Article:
What Trump means for academic conferences

One of my first thoughts when I heard that Trump was elected was that it meant much fewer opportunities to hear diverse voices at international conferences held within the US. I attend a lot of conferences – many of them have international audiences.

One thing that American’s don’t often realize is just how difficult it can be for someone to get to a conference in the United States. Now people will need to deal with increased hassle for getting visas as well as increased hassles for getting through border security – and increased worries about personal safety. If you think I’m overreacting, note that Turkey has already warned its citizens about travel to the US.

I think that international organizations will be re-thinking hosting conferences in the US.  I will re-think attending international conferences in the US, even though I live here. If organizations want international representation, they will start hosting more conferences in Europe or Canada. I suppose that is a good thing for Canadians – but really, it is a bad thing for academics as a whole. It means that it is going to be more difficult for people to participate in conference – including US citizens.

I do think it will also mean more opportunities for Virtually Connecting. More people will need to present virtually and will also want to share in the hallway conversations that Virtually Connecting hosts. But even this makes me a little sad. In part because Virtually Connecting brings people closer together, and with that comes a deeper desire to meet in the same physical space. It is that desire which brought me to the OpenEd conference a few weeks ago. I really wanted the opportunity to share physical space with so many of the people I have met through virtually connecting. I see that there will be less opportunity for this sharing of physical space in the coming years.

That was only part of my reaction to the Trump election … it is the part I’m willing to talk about openly. As Canadians living in the US, we cannot physically attend protests – however, we can protest with our pocket books. With that in mind, my husband and I have made donations to charities that will need to provide more services, organizations that we believe in, Planned Parenthood and Mexican American Legal Defence and Educational Fund.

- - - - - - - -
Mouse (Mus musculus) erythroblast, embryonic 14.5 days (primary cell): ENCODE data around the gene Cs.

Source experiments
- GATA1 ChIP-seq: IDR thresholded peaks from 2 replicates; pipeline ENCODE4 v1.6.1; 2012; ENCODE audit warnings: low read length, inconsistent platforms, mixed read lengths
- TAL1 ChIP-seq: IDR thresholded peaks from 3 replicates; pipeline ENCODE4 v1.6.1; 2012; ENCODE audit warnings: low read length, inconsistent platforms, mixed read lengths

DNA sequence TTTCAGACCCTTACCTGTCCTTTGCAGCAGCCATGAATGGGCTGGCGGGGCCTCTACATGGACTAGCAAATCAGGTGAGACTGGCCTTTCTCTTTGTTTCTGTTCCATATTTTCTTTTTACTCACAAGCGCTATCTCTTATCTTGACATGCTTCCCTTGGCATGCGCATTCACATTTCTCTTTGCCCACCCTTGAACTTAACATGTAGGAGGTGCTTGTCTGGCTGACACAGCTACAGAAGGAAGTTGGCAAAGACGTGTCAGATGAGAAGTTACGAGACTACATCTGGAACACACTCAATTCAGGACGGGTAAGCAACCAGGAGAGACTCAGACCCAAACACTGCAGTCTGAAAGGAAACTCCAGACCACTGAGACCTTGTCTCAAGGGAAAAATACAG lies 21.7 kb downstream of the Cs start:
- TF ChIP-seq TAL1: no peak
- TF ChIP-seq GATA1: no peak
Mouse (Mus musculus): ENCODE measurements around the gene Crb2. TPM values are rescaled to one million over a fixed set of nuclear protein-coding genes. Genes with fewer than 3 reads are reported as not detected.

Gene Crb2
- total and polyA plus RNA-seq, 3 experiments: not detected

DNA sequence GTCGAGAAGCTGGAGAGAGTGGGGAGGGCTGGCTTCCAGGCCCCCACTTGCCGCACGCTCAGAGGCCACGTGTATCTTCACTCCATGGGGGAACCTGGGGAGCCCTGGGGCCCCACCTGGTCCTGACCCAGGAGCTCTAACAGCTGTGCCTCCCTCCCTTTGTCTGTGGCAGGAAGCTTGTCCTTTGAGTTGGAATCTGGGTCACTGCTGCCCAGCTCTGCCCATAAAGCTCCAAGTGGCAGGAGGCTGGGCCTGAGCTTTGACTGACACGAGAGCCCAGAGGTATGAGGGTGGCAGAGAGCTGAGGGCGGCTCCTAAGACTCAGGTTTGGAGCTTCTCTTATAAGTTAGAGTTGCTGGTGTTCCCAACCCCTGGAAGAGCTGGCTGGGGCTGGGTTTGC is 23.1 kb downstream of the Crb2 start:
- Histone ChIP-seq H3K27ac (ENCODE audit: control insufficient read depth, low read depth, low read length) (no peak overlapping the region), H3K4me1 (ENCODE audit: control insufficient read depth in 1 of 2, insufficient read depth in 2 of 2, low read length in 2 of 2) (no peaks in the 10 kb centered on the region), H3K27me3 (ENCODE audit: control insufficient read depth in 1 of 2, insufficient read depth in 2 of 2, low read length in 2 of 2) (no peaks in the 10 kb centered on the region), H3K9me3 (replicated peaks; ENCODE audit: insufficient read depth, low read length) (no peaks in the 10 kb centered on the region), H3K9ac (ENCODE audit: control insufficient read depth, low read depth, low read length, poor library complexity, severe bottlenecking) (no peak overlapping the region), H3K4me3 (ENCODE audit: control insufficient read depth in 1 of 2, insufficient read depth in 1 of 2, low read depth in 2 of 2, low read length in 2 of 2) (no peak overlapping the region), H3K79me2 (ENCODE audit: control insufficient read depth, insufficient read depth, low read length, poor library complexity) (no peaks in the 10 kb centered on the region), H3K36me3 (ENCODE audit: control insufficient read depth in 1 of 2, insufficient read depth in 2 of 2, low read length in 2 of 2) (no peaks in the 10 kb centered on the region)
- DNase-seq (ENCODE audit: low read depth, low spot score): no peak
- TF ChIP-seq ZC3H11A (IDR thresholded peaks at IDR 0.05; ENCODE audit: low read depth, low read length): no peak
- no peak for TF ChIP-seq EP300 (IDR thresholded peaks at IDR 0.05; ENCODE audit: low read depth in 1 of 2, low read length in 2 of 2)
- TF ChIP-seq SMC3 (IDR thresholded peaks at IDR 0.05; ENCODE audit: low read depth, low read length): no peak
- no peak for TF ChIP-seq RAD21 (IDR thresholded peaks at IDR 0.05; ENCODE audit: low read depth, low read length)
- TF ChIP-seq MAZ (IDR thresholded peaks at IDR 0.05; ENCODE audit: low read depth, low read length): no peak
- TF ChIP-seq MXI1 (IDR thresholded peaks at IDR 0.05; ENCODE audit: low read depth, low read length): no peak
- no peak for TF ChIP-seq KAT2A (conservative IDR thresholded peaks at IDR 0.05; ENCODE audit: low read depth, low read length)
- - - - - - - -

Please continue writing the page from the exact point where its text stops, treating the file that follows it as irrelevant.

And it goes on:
Feature image by IdobiOwn work, CC BY-SA 3.0, Link

2 Comments

  1. Thank you for sharing your thoughts on this, Rebecca. Even as a Canadian university professor (and therefore in a position of significant privilege), I have felt increasingly worried about my upcoming planned trips to the US. I mentally prepare myself each time to be at the receiving end of taunts and threats. Even without visa problems and the like, I am concerned that people like me will self-select out of US-based conferences. This makes me think that conference organizers need to be a little more proactive about codes of conduct (e.g., see the example of OpenCon: http://www.opencon2016.org/code_of_conduct) and logistics like helping organize ride-sharing from airports, shared transport to and from the conference hotel, and dinner options. Even if it only sets the tone, it helps reassure people that the modal attendee “has their back.”

    • Rajiv, I think you point out an important obligation for organizers of conferences to provide a kind safe corridor for visitors to and from the venue. Sadly, the exchange of ideas that “Made America Great” will be restricted to smaller and smaller groups of people.
      As just regular people who were born in the US, moved to Canada years ago and became dual citizens, the harassment we already get for traveling on Canadian passports has caused us to stop visiting what at one time felt like our home. To me, the reality is people in the rest of the world need to get used to the notion that the US is going to become less ans less worth the trouble putting up with and we need to make other plans.

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